BMC Oral Health
School based oral health education through traditional lecturing has been found successful only in improving oral health knowledge, while has low effectiveness in oral hygiene and gingival health. The aim of this study was to evaluate the effectiveness of experiential learning (EL) oral health education to traditional lecturing (TL), on enhancing oral health knowledge, attitude and behavior as well as oral hygiene, gingival health and caries of 10-year-old children.
Eighty-four children were recruited for the EL and 100 for the TL group from 3 locations in Greece. Data regarding oral health knowledge, attitude and behavior were collected via questionnaires. Data regarding dental plaque, gingivitis and caries were collected by clinical examination. The evaluation using questionnaires and clinical examination was assessed at baseline and 6 and 18 months afterwards. Two calibrated pediatric dentists examined the students using a periodontal probe and artificial light. Modified hygiene index (HI) was used for dental plaque recording, the simplified gingival index (GI-S) was used for gingivitis and DMFT, based on BASCD criteria, for dental caries. Based on a dedicated manual, the teacher applied in the classroom the oral health educational program using EL.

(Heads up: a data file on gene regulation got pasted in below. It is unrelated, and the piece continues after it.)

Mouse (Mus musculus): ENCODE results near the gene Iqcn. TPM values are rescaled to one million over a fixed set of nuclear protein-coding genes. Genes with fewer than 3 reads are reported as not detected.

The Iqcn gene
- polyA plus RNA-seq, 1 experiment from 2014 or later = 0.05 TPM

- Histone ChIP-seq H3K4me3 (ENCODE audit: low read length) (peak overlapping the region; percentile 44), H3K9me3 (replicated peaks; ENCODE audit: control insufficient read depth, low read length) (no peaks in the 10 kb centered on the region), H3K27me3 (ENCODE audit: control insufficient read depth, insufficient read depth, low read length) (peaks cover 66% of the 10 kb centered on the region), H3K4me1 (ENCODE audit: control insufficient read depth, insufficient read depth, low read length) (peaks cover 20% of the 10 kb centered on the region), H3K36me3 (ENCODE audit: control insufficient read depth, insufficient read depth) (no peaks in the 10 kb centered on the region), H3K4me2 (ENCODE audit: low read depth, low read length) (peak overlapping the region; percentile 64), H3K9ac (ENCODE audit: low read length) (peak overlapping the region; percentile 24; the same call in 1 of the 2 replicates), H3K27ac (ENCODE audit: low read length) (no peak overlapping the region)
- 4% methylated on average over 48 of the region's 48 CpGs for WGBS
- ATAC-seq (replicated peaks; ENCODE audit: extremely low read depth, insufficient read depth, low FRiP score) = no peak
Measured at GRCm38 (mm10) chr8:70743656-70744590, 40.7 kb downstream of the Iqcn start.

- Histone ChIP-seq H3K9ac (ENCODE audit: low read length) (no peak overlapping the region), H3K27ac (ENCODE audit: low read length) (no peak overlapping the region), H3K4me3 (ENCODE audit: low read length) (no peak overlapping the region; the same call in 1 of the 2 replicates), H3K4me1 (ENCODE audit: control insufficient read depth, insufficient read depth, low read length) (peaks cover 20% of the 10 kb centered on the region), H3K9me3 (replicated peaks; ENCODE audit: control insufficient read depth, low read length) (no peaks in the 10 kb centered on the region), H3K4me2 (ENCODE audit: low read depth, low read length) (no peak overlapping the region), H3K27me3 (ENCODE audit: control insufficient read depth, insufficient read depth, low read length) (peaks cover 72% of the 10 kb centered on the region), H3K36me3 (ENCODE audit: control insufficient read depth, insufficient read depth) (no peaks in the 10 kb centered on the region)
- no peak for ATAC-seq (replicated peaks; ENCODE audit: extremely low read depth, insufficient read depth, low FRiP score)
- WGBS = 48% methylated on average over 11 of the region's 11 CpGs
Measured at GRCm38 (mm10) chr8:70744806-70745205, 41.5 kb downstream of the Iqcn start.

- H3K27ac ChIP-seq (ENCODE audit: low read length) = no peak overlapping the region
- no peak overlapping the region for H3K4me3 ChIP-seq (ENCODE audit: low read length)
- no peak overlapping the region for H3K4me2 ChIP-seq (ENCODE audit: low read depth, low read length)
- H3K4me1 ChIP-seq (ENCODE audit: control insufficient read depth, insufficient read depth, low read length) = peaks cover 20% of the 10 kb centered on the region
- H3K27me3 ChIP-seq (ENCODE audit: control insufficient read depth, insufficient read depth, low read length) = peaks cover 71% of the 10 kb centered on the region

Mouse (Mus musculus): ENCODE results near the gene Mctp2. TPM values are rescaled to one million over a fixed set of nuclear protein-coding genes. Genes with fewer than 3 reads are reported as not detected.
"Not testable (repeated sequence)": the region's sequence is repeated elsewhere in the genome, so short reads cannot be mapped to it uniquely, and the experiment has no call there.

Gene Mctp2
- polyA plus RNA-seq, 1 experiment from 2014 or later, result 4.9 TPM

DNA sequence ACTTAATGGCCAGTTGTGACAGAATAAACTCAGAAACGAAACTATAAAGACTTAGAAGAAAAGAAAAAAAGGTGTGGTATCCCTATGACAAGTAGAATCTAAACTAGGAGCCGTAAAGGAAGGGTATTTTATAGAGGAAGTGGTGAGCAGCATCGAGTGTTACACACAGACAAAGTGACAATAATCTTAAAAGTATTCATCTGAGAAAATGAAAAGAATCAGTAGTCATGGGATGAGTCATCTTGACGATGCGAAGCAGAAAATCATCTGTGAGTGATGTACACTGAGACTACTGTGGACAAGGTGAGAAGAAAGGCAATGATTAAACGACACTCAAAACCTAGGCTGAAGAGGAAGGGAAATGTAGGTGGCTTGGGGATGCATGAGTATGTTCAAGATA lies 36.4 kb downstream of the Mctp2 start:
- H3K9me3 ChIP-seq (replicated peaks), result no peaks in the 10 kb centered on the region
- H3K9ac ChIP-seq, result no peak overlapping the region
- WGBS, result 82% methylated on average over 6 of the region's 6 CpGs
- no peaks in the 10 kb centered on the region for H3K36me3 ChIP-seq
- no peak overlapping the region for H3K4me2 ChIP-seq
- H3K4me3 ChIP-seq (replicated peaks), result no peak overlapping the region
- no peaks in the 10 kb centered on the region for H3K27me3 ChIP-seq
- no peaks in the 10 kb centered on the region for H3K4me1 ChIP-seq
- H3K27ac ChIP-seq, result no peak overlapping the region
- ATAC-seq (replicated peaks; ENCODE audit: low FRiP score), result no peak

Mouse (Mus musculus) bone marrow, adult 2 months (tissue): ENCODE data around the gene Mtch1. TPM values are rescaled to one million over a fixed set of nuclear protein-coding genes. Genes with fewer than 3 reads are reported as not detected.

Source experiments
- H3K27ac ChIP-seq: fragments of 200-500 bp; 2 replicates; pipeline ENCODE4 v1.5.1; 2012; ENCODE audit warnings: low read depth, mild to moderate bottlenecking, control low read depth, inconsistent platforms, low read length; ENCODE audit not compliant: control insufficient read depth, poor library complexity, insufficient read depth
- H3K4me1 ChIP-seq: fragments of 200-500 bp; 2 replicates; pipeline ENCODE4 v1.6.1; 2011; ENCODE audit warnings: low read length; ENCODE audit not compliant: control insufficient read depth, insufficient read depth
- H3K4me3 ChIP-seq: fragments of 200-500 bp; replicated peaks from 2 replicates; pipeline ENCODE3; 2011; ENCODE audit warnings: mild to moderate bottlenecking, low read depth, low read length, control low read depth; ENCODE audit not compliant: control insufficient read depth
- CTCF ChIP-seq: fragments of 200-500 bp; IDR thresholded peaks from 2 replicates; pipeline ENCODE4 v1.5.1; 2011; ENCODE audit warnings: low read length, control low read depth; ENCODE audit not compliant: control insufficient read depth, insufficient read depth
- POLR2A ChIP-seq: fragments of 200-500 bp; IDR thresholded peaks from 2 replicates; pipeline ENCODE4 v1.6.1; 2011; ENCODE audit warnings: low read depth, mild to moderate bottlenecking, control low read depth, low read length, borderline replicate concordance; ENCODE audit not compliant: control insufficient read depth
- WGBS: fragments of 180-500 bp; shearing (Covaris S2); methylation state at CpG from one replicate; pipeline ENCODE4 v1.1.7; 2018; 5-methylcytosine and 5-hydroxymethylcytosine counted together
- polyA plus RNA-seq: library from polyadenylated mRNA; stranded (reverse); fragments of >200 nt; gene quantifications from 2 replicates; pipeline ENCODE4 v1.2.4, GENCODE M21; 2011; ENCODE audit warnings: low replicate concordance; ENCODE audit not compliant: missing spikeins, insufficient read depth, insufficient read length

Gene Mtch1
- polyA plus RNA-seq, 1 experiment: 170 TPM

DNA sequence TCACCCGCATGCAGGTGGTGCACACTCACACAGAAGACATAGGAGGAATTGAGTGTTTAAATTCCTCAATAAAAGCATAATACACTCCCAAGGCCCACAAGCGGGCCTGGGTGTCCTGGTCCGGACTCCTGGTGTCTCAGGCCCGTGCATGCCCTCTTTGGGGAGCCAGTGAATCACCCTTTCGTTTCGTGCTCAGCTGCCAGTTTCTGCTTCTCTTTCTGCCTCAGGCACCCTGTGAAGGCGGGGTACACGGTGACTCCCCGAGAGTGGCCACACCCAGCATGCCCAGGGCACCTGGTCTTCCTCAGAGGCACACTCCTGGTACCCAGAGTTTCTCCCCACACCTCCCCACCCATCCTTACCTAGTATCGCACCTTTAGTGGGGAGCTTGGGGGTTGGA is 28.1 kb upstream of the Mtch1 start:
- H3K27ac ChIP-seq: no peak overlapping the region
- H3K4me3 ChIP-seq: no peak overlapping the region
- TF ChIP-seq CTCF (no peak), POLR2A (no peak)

EL group had statistically significant better hygiene than the TL at 6 months (p < 0.05). Within the same group, both groups had enhanced oral health knowledge at 6 and 18 months (p < 0.05) and improved oral health behavior (p > 0.05) and attitude (p > 0.05) at 6 months in comparison to baseline.
EL program was found more successful than TL in oral hygiene improvement. Both oral health education programs improved the oral health knowledge, attitude and behavior of children.
Creative Commons License
This work is licensed under a Creative Commons Attribution 4.0 License.